“It made me realize that Native Americans and migrants into the US face similar treatment,” he said. ” A while back, our Navajo people had to have a pass to get off the reservation. Now, I feel like our (American Indian) population can relate to their (migrant) situation and it is just as important now for them as it was to us to fight for social justice.”On Wednesday, students learned from Mercedes Gameros Mercado about differences between the US and Mexican health care systems. Dra. Gameros Mercado is Regional Coordinator of Health Programs at the Sonora Office of Public Health for the US Mexico Border Health Commission. She provided an overview of how health insurance works in Mexico, and took them on a tour of Nogales Sonora’s General Hospital. After lunch, students visited the “Wall,” with SEAHEC staff Hannah Hafter, and Erin Sol, who also took them on a windshield tour of Nogales. Ms. Hafter also provided an overview of Immigration reform, and how it is likely to impact local communities. The students expressed both outrage at the immigration situation, and admiration for the people who live here. One student spoke out after seeing how the wall separates the Nogales, Arizona/Sonora community that was once more united. “I was overwhelmed and angry at our system,” she said. The students also toured Mariposa Community Health Center, the largest provider of community health services in Santa Cruz County. They visited the Health and Wellness department, and had a chance to meet with Mariposa’s community health workers, also known as Promotoras de Salud. Community health workers provide a range of services which include health education, helping patients navigate the health care system, and working in the community to implement local projects that impact community health, such as the newly established farmer’s market and community gardens. Wrapping up on Wednesday, the students returned to SEAHEC to assemble dehydration prevention survival kits, and to watch “389 Miles-Living the Border,” a documentary on border communities across the state. The film was created by Nogles High School graduate, Luis Carlos Davis, who traveled the 389 mile Arizona Sonora border, interviewing people from both sides along the way. On Thursday, the students had a chance to distribute the survival kits they made when they walked over to Transportes Fronterizos, a bus station where deported migrants can find transportation home. As they distributed the survival kits, student met with people who had trekked north to find a better life “on the other side,” after which they visited the Migration First Aid Station, which is located just a few streets south of the US border in Nogales Sonora. There, Nurse Norma Quejada, treats everything from dehydration, and blistered feet, to gunshot wounds. Nurse Quejada is often aided by medical students on rotation, who are recruited by SEAHEC to volunteer at the station. The Frontera Border Tour is part of SEAHEC’s ongoing efforts to recruit health care personnel to work in border communities. SEAHEC’s mission is to improve the recruitment, placement and retention of culturally competent health professionals in rural and underserved communities of southeast Arizona. SEAHEC has four pillar programs to develop the pipeline of health workforce needed in rural, tribal and underserved Arizona. These include Future Healthcare Leaders Program (Recruitment), Health Professions Student Training Opportunities Program (Placement), Program for Retention and Quality of Care (Continuing Education/CME and CHW training) and Native American Health Workforce Development Program. For more information please contact Erin Sol, email@example.com 520-287-4722
2013 FRONTERA Border Tour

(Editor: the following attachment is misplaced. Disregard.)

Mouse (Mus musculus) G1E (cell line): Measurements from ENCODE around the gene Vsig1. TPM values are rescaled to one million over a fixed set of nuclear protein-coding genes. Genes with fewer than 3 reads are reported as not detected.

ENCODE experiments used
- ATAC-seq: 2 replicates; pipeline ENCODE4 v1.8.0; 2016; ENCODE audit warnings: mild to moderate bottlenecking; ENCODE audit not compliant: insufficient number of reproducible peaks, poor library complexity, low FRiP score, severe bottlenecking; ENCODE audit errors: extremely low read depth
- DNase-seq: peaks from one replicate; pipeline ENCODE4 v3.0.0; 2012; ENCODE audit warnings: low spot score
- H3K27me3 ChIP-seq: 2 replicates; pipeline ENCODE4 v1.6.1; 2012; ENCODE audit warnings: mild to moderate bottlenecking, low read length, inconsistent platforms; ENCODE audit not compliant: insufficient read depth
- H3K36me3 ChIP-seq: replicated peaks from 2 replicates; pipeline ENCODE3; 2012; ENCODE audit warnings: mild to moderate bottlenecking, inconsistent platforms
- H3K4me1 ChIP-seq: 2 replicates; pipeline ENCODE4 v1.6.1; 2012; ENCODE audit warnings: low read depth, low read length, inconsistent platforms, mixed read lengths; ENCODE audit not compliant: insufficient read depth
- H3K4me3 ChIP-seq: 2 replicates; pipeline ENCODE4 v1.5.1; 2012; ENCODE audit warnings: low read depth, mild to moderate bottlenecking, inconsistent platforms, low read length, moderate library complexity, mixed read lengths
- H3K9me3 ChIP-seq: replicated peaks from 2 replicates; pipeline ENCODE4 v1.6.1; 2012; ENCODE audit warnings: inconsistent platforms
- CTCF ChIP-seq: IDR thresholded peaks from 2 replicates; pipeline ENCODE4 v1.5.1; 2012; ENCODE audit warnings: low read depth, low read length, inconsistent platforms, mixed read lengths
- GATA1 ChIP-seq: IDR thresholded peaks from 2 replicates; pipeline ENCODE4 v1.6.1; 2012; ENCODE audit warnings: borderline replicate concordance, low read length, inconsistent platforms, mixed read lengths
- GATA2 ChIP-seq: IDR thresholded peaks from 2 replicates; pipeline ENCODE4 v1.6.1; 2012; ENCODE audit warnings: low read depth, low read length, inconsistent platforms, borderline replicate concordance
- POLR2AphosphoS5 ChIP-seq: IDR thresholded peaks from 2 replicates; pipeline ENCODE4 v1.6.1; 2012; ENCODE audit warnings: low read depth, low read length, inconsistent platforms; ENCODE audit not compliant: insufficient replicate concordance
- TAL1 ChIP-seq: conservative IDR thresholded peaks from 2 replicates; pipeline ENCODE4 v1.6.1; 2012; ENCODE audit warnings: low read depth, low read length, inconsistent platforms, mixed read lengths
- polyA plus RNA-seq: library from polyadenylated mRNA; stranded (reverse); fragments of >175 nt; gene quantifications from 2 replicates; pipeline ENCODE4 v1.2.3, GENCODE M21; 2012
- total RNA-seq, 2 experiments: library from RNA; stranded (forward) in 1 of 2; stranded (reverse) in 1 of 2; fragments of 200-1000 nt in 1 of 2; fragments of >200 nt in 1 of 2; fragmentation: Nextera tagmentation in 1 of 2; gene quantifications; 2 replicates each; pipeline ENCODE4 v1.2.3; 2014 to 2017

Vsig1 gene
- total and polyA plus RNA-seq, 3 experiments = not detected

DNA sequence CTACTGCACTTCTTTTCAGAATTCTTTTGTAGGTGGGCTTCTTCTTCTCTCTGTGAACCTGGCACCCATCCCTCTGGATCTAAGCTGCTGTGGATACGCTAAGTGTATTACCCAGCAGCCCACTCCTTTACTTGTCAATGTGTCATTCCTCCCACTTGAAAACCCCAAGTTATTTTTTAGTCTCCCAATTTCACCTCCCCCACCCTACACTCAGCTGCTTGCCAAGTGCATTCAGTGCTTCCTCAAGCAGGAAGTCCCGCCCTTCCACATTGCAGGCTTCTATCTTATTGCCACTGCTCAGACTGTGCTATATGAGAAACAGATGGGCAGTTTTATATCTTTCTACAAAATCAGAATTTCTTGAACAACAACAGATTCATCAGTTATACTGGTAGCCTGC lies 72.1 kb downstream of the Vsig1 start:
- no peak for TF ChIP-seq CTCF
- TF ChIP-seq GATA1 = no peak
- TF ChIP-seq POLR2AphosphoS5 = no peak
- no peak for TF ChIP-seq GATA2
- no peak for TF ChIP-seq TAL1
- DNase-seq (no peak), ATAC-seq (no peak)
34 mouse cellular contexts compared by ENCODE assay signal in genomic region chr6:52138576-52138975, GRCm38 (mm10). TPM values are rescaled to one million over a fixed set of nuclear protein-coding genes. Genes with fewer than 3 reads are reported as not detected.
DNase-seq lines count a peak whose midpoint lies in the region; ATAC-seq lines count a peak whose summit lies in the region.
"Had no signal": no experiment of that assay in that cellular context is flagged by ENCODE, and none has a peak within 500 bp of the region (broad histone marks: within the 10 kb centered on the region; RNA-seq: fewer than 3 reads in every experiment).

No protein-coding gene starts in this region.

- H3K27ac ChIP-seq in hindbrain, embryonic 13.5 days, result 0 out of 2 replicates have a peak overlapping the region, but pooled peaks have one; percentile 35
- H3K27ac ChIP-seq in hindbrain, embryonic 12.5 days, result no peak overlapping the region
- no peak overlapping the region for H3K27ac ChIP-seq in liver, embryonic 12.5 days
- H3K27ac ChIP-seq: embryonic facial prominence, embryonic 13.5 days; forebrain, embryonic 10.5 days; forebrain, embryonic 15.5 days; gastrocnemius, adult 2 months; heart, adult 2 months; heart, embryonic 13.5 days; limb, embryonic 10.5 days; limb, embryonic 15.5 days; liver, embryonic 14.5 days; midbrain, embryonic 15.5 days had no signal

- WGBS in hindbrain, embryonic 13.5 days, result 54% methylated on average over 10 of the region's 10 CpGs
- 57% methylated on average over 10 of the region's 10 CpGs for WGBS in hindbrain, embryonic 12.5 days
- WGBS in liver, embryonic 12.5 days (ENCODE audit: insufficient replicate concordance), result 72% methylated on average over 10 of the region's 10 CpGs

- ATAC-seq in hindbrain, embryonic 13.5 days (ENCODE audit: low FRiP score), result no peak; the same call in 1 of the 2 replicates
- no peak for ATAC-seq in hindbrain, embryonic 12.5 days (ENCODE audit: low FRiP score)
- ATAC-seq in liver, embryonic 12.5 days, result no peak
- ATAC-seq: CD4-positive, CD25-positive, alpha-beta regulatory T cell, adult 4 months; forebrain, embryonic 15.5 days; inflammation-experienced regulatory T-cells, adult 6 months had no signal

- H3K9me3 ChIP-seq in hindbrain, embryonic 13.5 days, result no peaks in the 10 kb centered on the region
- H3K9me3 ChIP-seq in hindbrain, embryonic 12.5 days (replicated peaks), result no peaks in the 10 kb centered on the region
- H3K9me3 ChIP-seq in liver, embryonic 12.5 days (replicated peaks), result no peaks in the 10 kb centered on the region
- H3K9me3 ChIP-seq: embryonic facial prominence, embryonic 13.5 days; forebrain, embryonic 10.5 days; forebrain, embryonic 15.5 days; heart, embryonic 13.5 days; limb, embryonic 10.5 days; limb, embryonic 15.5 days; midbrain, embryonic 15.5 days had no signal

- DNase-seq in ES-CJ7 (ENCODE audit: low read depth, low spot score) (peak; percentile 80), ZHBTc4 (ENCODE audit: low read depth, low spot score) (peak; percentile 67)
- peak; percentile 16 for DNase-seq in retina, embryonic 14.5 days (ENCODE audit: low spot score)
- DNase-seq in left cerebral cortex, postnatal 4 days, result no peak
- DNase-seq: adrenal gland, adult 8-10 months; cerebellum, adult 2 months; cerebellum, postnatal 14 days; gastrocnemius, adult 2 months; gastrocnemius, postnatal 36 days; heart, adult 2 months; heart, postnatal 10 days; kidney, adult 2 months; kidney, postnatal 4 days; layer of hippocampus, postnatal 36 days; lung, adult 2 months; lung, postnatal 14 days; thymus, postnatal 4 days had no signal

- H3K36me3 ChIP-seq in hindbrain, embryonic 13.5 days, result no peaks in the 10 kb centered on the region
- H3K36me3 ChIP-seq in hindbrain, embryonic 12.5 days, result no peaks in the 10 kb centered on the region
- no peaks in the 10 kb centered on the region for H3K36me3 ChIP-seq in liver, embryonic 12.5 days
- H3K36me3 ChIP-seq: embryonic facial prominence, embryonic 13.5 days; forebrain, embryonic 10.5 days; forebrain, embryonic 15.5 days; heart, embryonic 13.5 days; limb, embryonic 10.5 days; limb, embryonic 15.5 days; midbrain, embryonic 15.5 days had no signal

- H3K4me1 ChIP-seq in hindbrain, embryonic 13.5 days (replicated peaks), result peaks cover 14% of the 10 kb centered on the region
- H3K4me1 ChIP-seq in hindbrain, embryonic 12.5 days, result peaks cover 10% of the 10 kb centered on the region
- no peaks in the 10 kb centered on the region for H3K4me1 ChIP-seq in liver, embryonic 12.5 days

Nogales-June 25-27 After spending three days at the US Mexico border a group of 14 college students met with SEAHEC Executive Director, Gail Emrick, and staff, to reflect on their immersion learning experience. The three day tour of border community health services was organized by SEAHEC. FRONTERA (Focusing Research on the Border Area) is a research internship, one of several courses that SEAHEC hosts in partnership with the University of Arizona. SEAHEC partners with the UA College of Public Health and the College of Medicine to create border service learning experiences offered to undergraduate, graduate and medical students at the university. The FRONTERA Program is an ongoing service learning offering sponsored by the UA College of Medicine’s Office of Diversity and Inclusion (ODI). The program’s goals are to promote health services research in border communities while “increasing the pool of under-represented researchers interested in examining health disparities in the border region.” Students participating in the FRONTERA program can expect to gain hands-on research training assisted by one-on one mentoring and reflection. Through the program, students learn about public health issues along the US/Mexico Border Region by allowing them to have a hands on research experience in the community. During the course, each group makes the trip south from Tucson, to SEAHEC, and the border community known by locals as “Ambos(both)Nogales,” which refers to the fact that there is a Nogales on each sides of the border. The FRONTERA students were a diverse group. Some had national as well as international origins. Some were Arizonans, others came from Atlanta and Indiana, and even New York. Others were from as far away as Venezuela and Cuba. For their border tour, the students have a packed schedule, which includes visits to facilities and interviews with stakeholders on both sides of the border. At the end of each day, the group gathers at SEAHEC to reflect and share experiences. Looking back on the experience, one student commented: “I appreciated a learning experience provided from a variety of perspectives including the local Sheriff, the Border Patrol, the Migration First Aid Station and SEAHEC; and not being given a one-sided perspective.” The FRONTERA program is designed to expose students to, among other things, how State and Federal policy affects lives in border communities. To provide a concise but detailed picture on those impacts, students have the opportunity to hear from health care professionals, law enforcement officials, as well as local people on both sides of the border. Students expressed appreciation for the chance to have first hand experience. “When you actually see it (the border) it provides a much broader perspective than just sitting in the classroom,” one student told SEAHEC staff at lunch on Wednesday. A service learning environment, where students get first hand experience, helps to remedy some of the negative perceptions about living and working in border communities that the media contributes to. “I found how much the media plays a large role in negatively portraying the border. We saw positive determined people here, not like on TV. ” On Tuesday morning, Local Sheriff Tony Estrada provided his perspective on how living on the border affects the community. Following the Sheriff’s talk Gail Emrick, SEAHEC’s executive director, provided an overview on border health issues and led a discussion on US Latin American Political and Historical relationships. The students learned how those relationships have influenced Immigration policies on both sides of the border. For a first-hand account of how these issues impact communities and law enforcement, the students toured a local Border Patrol station, and discussed with Agent Raymond Bean common health issues encountered there. “It made me feel grateful for being here (in the US) and having what I have; while making me sad for the migrants and their treatment.” one student reflected. Another student who participated, a member of the Navajo Nation, reflected on the similarities between the Navajo peoples’ experience with US policy, and today’s immigration policy.